As the Open has grown and evolved from its inception in 2011, so too have the workouts. The fact that it is now a worldwide spectacle for the affiliate community and live streamed from the CrossFit Games website means that fans don’t just want to see big-name CrossFitters workout—they want to be entertained and excited/nervous about the event that they will eventually have to perform themselves. As a result, each year we’ve seen new movements and new workout formats added to the Open. Push-presses were added in 2012, 2014 saw the rower used for the first time, and last year handstand push-ups and a max lift made their first appearance. With the inclusion of scaled variants for each Open workout, Dave Castro (Director of the CrossFit Games) has more freedom to provide more diverse and challenging tests of fitness to the CrossFit community.. With that in mind, we return to the question of this article: What new movements will we see in the 2016 Open? Here are our thoughts.
This is the movement that most people are either hoping or fearing will turn up in 2016, and it’s a pretty good bet to assume that it will. Muscle-ups have been used in the Open since 2011, and with the inclusion of handstand push-ups last year, one can see that there is a growing demand for athletes to be skilled at gymnastic and bodyweight movements. Pistols are typically used at Regionals and the Games, and are quite regularly the undoing of otherwise fit athletes. It would be just like Castro to include them this year to remind us all that we should always expect the unexpected, but to also give us the opportunity to set some new benchmarks. After all, if you completely bomb the movement, you’re definitely going to put down ‘become efficient at pistols’ as one of your goals for 2016. They’re quite straightforward to judge, require little space and no equipment, so we feel that there is a high probability that we’ll be seeing pistols this year.
Sumo Deadlift High Pulls (SDHPs)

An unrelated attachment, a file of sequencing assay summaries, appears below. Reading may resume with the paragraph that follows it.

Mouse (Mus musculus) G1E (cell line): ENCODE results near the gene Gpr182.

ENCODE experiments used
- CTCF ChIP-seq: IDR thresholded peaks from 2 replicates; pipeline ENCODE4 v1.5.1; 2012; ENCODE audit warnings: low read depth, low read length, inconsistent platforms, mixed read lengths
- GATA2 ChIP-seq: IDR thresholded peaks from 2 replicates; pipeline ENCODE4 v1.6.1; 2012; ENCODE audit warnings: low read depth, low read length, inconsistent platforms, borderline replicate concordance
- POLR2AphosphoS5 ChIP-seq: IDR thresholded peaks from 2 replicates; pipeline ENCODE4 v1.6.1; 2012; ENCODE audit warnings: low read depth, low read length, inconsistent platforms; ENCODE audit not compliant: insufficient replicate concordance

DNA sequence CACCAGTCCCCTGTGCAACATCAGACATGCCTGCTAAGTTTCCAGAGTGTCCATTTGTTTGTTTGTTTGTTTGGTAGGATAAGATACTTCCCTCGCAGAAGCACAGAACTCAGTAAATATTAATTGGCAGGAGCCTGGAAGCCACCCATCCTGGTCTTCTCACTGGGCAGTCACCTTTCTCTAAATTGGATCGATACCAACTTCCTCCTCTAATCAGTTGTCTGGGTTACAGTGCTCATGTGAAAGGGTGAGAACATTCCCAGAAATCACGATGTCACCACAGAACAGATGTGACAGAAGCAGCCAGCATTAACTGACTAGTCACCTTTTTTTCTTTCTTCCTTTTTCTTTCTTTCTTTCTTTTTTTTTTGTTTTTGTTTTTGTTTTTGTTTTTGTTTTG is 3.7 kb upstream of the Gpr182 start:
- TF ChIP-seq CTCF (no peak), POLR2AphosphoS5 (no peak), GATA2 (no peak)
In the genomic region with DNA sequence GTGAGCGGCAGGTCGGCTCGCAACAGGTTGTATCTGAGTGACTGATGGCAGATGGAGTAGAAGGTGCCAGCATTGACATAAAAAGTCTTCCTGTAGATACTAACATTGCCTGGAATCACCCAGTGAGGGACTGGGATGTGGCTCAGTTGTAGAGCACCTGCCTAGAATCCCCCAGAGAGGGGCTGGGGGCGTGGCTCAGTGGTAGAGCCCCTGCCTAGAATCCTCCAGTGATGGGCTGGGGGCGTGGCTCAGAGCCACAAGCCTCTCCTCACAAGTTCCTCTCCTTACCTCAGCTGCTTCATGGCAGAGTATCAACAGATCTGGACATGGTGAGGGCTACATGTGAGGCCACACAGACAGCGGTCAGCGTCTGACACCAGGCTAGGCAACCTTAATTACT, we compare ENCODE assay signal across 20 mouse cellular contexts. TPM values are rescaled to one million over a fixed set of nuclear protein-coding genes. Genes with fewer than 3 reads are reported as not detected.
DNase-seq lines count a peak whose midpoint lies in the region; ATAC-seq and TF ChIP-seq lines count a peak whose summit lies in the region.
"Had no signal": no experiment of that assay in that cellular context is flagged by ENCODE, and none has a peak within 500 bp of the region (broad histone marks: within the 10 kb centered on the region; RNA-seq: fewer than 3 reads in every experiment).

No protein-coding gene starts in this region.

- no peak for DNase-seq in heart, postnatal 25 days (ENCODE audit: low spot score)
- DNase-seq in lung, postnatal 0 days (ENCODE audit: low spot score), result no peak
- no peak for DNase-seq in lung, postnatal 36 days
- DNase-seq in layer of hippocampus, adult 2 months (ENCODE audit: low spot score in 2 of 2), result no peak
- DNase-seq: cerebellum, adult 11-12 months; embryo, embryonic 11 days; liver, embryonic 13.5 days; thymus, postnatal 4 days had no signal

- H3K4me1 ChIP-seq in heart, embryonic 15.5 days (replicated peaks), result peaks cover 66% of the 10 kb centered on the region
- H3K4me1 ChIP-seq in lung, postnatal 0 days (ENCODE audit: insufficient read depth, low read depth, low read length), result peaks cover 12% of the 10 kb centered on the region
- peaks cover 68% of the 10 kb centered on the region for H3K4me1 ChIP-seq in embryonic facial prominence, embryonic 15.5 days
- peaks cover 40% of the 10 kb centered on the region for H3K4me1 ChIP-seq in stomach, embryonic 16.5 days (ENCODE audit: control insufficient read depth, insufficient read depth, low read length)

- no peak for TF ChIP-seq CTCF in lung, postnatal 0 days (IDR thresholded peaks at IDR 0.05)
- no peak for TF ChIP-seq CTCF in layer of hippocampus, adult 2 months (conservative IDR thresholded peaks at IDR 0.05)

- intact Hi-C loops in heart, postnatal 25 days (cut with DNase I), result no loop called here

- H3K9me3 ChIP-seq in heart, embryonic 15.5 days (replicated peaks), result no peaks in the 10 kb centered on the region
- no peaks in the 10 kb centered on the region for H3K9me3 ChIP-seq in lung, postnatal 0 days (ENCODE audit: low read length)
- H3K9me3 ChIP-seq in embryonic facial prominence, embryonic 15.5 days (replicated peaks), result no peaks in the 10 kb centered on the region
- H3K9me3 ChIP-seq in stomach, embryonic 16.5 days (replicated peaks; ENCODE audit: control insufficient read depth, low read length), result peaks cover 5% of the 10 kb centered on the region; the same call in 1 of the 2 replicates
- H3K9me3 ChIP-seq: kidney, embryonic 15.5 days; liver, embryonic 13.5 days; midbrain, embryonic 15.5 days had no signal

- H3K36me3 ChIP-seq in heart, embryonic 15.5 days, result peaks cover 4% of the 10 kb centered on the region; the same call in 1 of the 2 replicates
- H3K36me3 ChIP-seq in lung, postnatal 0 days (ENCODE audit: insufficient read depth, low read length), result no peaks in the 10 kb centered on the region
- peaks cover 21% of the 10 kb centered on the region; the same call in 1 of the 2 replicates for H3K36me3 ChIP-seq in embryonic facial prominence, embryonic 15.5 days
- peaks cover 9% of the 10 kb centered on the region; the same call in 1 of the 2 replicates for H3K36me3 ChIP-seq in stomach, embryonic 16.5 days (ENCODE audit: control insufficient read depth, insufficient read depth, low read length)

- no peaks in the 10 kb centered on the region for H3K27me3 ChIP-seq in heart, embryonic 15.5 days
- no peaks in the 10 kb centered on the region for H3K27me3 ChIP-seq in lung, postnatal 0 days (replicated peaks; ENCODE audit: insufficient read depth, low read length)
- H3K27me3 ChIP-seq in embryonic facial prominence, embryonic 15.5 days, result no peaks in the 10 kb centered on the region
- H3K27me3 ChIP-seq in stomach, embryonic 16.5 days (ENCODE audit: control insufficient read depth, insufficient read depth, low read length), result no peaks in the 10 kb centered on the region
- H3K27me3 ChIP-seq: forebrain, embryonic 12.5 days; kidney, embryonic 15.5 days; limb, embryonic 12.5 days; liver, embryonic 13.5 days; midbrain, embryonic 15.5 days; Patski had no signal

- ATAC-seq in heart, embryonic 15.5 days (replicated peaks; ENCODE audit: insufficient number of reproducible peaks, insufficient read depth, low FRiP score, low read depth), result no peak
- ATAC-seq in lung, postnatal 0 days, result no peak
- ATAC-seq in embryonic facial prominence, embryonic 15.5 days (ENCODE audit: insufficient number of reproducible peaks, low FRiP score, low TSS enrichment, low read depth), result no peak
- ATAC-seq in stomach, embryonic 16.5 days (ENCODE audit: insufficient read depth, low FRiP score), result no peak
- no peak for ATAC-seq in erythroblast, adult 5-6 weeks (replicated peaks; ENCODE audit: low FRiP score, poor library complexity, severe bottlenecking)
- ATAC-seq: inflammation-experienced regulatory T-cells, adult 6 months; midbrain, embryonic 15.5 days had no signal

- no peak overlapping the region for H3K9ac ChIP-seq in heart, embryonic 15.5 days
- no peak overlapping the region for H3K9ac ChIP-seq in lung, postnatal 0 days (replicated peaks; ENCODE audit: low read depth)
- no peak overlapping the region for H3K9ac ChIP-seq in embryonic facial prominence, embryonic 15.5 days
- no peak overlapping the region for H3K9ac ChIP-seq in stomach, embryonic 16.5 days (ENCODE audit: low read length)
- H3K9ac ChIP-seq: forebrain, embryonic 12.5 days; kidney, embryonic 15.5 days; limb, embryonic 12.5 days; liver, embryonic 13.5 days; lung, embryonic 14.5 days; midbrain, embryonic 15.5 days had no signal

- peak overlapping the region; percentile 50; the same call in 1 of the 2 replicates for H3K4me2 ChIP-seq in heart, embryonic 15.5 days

SDHPs are one of the nine foundational movements in CrossFit, and were featured last year in the Regional workouts, to the surprise of many. One may think that the Open is running out of new barbell movements to include, but they haven’t yet exhausted all their options, and the SDHP seems like a potential candidate for 2016. It’s easily scalable, but the primary issue with using it as a movement in the Open could be the difficulty to evaluate a correct rep—particularly for those athletes who are filming their workouts without a judge present.
We know that ring muscle-ups are the norm in the Open, but bar muscle-ups can add a little bit of variety and create some devastating complexes in workouts. Take the 21-15-9 complex from the 2014 Games. Athletes had to perform a series of deadlifts, cleans and snatches before moving on to pull-ups, followed by chest-to-bar pull-ups and bar muscle-ups. Camille Leblanc-Bazinet was able to connect her pull-ups and bar muscle-ups without dropping from the bar, which was absolutely incredible and sent the crowd wild. Not only would this fit the mantra of creating a show during the Open, but utilizing bar muscle-ups in combination with other bar work can create a devastating test of fitness.
During the live announcement of 15.1a, Rich Froning and Mat Fraser had six minutes to establish a 1-rep-max clean and jerk after completing a 9-minute AMRAP of toes-to-bars, deadlifts and snatches. This workout was a huge hit among the community, because who doesn’t like lifting heavy weight? Snatches and clean and jerks are nothing new to the Open, but if we saw a 1-rep-max test last year, who’s to say we won’t have it again this year, only with the snatch?
I can’t say if these will be overhead lunges, back rack or front rack lunges, but I have a sneak feeling we will see them in the Open—if not this year, then definitely in the years to come. They have featured in one capacity or another at Regionals, the Games, and even the CrossFit Invitational. They can be performed in place or, if your gym has the space, while moving, and are pretty easy to judge.